• Sixth Grade Common Core Learning Standards
    MATH
     
     
    Ratios & Proportional Relationships
    Understand ratio concepts and use ratio reasoning to solve problems.
     
    1. Understand the concept of a ratio and use ratio language to describe a ratio relationship between two
    quantities. For example, “The ratio of wings to beaks in the bird house at the zoo was 2:1, because for every 2
    wings there was 1 beak.” “For every vote candidate A received, candidate C received nearly three votes.”
    2. Understand the concept of a unit rate a/b associated with a ratio a:b with b 0, and use rate language in the
    context of a ratio relationship. For example, “This recipe has a ratio of 3 cups of flour to 4 cups of sugar, so
    there is 3/4 cup of flour for each cup of sugar.” “We paid $75 for 15 hamburgers, which is a rate of $5 per
    hamburger.”
    3. Use ratio and rate reasoning to solve real-world and mathematical problems, e.g., by reasoning about tables
    or equivalent ratios, tape diagrams, double number line diagrams, or equations.
    a. Make tables of equivalent ratios relating quantities with whole-number measurements, find missing
    values in the tables, and plot the pairs of values on the coordinate plane. Use tables to compare ratios.
    b. Solve unit rate problems including those involving unit pricing and constant speed. For example, if it
    took 7 hours to mow 4 lawns, then at that rate, how many lawns could be mowed in 35 hours? At what
    rate were lawns being mowed?
    c. Find a percent of a quantity as a rate per 100 (e.g., 30% of a quantity means 30/100 times the quantity);
    solve problems involving finding the whole, given a part and the percent.
    d. Use ratio reasoning to convert measurement units; manipulate and transform units appropriately when
    multiplying or dividing quantities.
     
    Number System
    Apply and extend previous understandings of multiplication and division to divide fractions by
    fractions.
     
    1. Interpret and compute quotients of fractions, and solve word problems involving division of fractions by
    fractions, e.g., by using visual fraction models and equations to represent the problem. For example, create a
    story context for (2/3) ÷ (3/4) and use a visual fraction model to show the quotient; use the relationship
    between multiplication and division to explain that (2/3) ÷ (3/4) = 8/9 because 3/4 of 8/9 is 2/3. (In general,
    (a/b) ÷ (c/d) = ad/bc.) How much chocolate will each person get if 3 people share 1/2 lb of chocolate equally?
    How many 3/4-cup servings are in 2/3 a cup of yogurt? How wide is a rectangular strip of land with length
    3/4 mi and area 1/2 square mi?
    Compute fluently with multi-digit numbers and find common factors and multiples.
    2. Fluently divide multi-digit numbers using the standard algorithm.
    3. Fluently add, subtract, multiply, and divide multi-digit decimals using the standard algorithm for each
    operation.
    4. Find the greatest common factor of two whole numbers less than or equal to 100 and the least common
    multiple of two whole numbers less than or equal to 12. Use the distributive property to express a sum of two
    whole numbers 1–100 with a common factor as a multiple of a sum of two whole numbers with no common
    factor. For example, express 36 + 8 as 4 (9 + 2).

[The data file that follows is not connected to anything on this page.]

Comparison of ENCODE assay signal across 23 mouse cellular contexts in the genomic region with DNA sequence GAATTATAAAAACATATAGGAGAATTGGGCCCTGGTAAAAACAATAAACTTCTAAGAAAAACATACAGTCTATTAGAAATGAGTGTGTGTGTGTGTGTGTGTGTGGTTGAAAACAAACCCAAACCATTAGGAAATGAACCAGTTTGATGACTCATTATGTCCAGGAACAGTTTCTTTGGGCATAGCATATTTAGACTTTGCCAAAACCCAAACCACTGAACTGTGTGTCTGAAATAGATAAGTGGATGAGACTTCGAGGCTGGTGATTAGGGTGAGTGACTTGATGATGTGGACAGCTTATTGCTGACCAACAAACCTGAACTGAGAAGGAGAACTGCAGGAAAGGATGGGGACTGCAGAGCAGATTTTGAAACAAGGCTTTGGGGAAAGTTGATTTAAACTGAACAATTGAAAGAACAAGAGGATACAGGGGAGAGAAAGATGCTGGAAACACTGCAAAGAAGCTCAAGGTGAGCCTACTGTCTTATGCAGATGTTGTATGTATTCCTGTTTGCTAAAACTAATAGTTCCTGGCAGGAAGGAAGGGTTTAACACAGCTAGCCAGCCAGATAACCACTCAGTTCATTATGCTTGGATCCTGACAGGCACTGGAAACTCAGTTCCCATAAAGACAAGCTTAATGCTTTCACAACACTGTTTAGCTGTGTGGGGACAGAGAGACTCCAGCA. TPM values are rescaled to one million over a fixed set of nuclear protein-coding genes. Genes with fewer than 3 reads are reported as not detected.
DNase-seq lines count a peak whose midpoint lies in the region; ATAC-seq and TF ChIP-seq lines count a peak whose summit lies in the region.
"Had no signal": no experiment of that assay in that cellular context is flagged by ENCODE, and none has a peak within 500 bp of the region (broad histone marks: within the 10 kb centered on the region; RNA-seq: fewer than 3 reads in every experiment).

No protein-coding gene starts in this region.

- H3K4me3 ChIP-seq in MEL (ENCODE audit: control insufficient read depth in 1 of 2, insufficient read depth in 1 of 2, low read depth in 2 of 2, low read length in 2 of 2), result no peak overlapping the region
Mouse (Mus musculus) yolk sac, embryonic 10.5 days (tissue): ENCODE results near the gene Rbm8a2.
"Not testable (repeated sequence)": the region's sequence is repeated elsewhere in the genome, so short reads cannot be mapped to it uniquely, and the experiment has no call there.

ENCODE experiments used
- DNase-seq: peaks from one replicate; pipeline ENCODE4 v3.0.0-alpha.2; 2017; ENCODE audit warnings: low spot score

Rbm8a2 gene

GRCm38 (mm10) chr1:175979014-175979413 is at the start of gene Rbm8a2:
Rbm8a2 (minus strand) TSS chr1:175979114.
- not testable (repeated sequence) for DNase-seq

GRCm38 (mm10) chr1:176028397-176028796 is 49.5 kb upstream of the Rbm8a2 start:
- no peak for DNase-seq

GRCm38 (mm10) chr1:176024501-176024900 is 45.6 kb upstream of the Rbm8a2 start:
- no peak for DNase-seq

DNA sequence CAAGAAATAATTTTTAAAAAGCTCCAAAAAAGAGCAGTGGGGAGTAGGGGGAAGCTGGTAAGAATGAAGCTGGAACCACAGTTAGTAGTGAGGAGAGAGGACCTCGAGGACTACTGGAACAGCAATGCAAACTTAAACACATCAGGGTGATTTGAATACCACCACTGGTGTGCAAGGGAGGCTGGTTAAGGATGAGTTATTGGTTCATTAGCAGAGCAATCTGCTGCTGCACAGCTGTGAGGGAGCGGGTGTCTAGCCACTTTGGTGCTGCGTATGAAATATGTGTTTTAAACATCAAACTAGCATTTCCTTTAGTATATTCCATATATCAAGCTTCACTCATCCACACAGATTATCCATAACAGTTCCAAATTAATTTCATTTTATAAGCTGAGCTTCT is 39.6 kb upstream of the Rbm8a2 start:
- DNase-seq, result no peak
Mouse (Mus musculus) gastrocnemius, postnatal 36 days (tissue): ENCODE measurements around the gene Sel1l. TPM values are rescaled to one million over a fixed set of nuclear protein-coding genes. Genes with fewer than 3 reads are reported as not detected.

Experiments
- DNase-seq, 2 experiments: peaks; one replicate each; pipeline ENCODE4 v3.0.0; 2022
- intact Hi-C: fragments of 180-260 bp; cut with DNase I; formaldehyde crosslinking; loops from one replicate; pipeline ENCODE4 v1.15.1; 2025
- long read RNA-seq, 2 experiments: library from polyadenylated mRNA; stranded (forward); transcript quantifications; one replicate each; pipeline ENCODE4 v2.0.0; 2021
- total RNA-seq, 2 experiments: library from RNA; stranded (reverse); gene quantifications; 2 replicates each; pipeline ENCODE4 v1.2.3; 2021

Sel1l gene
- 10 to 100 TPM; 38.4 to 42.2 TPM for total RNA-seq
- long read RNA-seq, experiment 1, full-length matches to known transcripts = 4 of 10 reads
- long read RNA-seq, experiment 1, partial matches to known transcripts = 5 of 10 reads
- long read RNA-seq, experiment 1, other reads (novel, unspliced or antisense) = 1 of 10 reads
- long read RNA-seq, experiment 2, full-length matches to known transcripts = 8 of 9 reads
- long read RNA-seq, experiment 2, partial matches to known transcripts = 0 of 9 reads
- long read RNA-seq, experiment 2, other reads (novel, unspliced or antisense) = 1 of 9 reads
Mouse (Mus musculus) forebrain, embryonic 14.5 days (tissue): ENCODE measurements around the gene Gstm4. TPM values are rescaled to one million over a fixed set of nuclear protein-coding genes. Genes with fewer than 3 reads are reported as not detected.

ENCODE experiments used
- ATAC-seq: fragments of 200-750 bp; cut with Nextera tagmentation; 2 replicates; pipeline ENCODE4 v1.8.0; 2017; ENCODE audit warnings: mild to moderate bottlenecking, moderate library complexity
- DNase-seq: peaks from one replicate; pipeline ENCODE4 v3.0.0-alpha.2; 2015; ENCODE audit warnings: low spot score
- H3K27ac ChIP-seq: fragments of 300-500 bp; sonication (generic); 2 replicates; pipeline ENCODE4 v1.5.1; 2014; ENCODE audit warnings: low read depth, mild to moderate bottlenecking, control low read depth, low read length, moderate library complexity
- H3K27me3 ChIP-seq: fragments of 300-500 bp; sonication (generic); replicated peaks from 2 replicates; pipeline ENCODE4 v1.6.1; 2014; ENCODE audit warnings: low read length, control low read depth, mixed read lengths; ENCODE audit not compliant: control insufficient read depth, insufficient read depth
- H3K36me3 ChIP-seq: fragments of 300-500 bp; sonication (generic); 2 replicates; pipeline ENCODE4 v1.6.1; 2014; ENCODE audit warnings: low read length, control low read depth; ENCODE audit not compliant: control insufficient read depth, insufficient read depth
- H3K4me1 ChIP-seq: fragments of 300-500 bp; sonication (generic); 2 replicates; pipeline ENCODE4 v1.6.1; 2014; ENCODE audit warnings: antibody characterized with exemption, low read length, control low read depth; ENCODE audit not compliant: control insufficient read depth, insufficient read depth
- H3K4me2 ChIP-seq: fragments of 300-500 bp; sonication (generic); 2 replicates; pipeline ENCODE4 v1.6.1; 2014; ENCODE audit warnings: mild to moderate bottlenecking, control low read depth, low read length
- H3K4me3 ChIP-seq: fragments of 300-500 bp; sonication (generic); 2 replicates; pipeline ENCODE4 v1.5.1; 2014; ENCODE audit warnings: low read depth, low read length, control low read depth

Apply and extend previous understandings of numbers to the system of rational numbers.
    5. Understand that positive and negative numbers are used together to describe quantities having opposite
    directions or values (e.g., temperature above/below zero, elevation above/below sea level, credits/debits,
    positive/negative electric charge); use positive and negative numbers to represent quantities in real-world
    contexts, explaining the meaning of 0 in each situation.
    6. Understand a rational number as a point on the number line. Extend number line diagrams and coordinate
    axes
    familiar from previous grades to represent points on the line and in the plane with negative number
    coordinates.
    a. Recognize opposite signs of numbers as indicating locations on opposite sides of 0 on the number
    line; recognize that the opposite of the opposite of a number is the number itself, e.g., –(–3) = 3, and
    that 0 is its own opposite.
    b. Understand signs of numbers in ordered pairs as indicating locations in quadrants of the coordinate
    plane; recognize that when two ordered pairs differ only by signs, the locations of the points are
    related by reflections across one or both axes.
    c. Find and position integers and other rational numbers on a horizontal or vertical number line
    diagram; find and position pairs of integers and other rational numbers on a coordinate plane.
    7. Understand ordering and absolute value of rational numbers.
    a. Interpret statements of inequality as statements about the relative position of two numbers on a
    number line diagram. For example, interpret –3 > –7 as a statement that –3 is located to the right of –
    7 on a number line oriented from left to right.
    b. Write, interpret, and explain statements of order for rational numbers in real-world contexts. For
    example, write –3 °C > –7 °C to express the fact that –3 °C is warmer than –7 °C.
    c. Understand the absolute value of a rational number as its distance from 0 on the number line;
    interpret absolute value as magnitude for a positive or negative quantity in a real-world situation. For
    example, for an account balance of –30 dollars, write |–30| = 30 to describe the size of the debt in
    dollars.
    d. Distinguish comparisons of absolute value from statements about order. For example, recognize
    that an account balance less than –30 dollars represents a debt greater than 30 dollars.
    8. Solve real-world and mathematical problems by graphing points in all four quadrants of the coordinate
    plane. Include use of coordinates and absolute value to find distances between points with the same first
    coordinate or the same second coordinate.
     
    Expressions & Equations
    Apply and extend previous understandings of arithmetic to algebraic expressions.
     
    1. Write and evaluate numerical expressions involving whole-number exponents.
    2. Write, read, and evaluate expressions in which letters stand for numbers.
    a. Write expressions that record operations with numbers and with letters standing for numbers. For